WASHINGTON (Reuters) - U.S. officials said on Tuesday they have seen increased North Korean activity that could be preparations for another missile test within days.
The officials, speaking on condition of anonymity, said that over the past week intelligence has spotted equipment, possibly for launching an intercontinental ballistic missile (ICBM) or an intermediate-range missile, moving into a site in the western city of Kusong.
Earlier this month, reclusive North Korea, which regularly threatens to destroy the United States and South Korea, said it had conducted its first test of an ICBM and mastered the technology needed to deploy a nuclear warhead via the missile.
Pyongyang's state media said the test verified the atmospheric re-entry of the warhead, which experts say may be able to reach the U.S. state of Alaska.
However, the vice chairman of the U.S. Joint Chiefs of Staff recently said the July 4 test stopped short of showing North Korea has the ability to strike the United States "with any degree of accuracy."
The Washington Post reported on Tuesday that the Defense Intelligence Agency (DIAL), the Pentagon spy agency, has assessed that North Korea will be able to field a nuclear-capable ICBM by next year, earlier than previously thought.
According to two U.S. officials, however, some other analysts who study North Korea's missile program do not agree with the DIAL assessment.
"DIA and the South Koreans tend to be at the leading edge of estimates on North Korea's military programs, and that's understandable," said one of the U.S. officials, who both agreed to speak only on the condition of anonymity. "There is no question that the DPRK has moved further and faster with its effort to develop a reliable, nuclear-capable ICBM that can be built in quantity, but there are still doubts about whether it can cross that threshold in a year."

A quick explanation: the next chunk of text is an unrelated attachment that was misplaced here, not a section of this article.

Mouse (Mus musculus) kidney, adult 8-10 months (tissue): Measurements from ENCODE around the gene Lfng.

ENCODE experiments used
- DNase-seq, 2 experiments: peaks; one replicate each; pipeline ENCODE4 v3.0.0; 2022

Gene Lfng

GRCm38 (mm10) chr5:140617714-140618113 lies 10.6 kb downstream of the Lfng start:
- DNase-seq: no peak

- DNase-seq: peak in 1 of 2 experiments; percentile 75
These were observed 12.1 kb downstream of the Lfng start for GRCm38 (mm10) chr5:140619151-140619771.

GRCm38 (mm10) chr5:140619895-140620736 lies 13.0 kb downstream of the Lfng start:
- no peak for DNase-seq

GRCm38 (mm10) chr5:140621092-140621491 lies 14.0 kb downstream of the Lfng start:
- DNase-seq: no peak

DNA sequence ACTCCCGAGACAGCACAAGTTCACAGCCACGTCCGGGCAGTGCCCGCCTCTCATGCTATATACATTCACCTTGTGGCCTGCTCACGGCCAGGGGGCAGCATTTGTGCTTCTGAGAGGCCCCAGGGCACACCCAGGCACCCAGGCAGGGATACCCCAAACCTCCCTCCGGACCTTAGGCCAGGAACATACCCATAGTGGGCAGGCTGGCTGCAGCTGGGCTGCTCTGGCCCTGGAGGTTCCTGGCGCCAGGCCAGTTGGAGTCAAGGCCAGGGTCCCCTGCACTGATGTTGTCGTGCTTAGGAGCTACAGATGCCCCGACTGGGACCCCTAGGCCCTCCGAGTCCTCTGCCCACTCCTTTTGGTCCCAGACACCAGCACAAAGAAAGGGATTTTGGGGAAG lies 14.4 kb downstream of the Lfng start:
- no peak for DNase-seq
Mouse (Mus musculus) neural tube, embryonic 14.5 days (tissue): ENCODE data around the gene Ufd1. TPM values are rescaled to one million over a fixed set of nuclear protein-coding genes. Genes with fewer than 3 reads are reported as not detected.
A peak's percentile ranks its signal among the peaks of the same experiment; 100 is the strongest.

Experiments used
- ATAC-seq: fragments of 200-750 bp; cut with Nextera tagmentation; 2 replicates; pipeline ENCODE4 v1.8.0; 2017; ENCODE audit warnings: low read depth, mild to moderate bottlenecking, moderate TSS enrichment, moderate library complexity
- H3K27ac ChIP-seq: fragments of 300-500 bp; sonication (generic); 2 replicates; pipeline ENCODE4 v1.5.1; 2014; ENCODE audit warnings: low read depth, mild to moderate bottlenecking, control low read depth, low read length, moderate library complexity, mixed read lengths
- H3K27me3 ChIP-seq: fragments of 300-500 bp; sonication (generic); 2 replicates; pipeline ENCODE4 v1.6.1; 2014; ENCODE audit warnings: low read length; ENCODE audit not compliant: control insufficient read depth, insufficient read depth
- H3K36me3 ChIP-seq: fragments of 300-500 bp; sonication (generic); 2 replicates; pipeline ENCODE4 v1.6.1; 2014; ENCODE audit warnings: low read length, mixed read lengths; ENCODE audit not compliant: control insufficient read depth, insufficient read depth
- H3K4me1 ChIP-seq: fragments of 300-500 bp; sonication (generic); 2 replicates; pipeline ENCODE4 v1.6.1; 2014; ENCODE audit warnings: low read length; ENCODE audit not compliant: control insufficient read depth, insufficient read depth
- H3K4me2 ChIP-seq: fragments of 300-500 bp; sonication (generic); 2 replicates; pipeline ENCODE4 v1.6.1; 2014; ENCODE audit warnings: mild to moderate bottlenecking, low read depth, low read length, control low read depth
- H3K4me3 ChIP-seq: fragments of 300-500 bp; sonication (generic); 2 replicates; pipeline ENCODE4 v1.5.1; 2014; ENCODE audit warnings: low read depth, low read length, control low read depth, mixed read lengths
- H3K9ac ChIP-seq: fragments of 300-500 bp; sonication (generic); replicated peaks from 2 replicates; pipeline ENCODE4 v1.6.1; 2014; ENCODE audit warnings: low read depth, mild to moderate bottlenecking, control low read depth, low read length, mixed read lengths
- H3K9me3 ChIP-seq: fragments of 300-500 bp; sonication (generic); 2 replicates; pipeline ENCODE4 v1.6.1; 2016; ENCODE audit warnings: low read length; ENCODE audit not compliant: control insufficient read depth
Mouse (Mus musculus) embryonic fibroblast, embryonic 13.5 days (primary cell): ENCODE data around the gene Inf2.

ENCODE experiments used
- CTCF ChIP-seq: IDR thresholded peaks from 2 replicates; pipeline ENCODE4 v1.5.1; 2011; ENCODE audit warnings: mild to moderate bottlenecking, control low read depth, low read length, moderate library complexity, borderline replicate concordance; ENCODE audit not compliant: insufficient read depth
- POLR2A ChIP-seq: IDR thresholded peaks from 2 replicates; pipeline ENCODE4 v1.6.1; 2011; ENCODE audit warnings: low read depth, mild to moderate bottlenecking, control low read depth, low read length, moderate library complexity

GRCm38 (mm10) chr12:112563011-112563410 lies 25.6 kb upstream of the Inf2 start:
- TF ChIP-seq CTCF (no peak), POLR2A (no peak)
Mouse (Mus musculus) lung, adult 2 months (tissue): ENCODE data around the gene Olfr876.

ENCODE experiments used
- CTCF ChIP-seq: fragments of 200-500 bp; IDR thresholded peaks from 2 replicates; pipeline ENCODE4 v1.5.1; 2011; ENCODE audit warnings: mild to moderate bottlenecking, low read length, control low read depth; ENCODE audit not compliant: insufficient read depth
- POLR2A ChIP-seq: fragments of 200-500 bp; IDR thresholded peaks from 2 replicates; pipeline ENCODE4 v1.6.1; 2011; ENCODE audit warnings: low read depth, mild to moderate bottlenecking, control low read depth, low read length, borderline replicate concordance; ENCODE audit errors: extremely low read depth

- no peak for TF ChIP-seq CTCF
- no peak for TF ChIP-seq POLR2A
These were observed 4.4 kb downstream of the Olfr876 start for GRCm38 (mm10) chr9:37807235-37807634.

DPRK stands for North Korea's official name, the Democratic People's Republic of Korea.
A second U.S. official familiar with the science of ICBMs said, also on the condition of anonymity, that North Korea still has not demonstrated the ability to design and build nuclear warheads small enough to be delivered on its long-range missiles and tough enough to survive re-entry into the atmosphere.
A third official, who also spoke on condition of anonymity, said that even if Pyongyang develops a workable ICBM from its "tinker-toy mix of old Russian missiles," it would pose a threat to the United States and its allies only if North Korean leader Kim Jong Un's regime is suicidal.
The North has made no secret of its plans to develop a nuclear-tipped missile capable of striking the United States and has ignored calls to halt its weapons programs, even from its lone major ally, China. It says the programs, which contravene U.N. Security Council resolutions, are necessary to counter U.S. aggression.
Speaking in Beijing, Chinese Foreign Ministry spokesman Lu Kang said on Wednesday he was aware of the reports of a possible new North Korean missile test.
U.N. resolutions were clear when it came to North Korean missile launches and China opposed any move that ran counter to them, Lu told reporters.
"We hope all sides can bear in mind the broad situation of peace and stability on the Korean peninsula and exercise restraint," he added.
(Reporting by Idrees Ali and John Walcott; Additional reporting by Ben Blanchard in Beijing; Editing by John Walcott and Nick Macfie)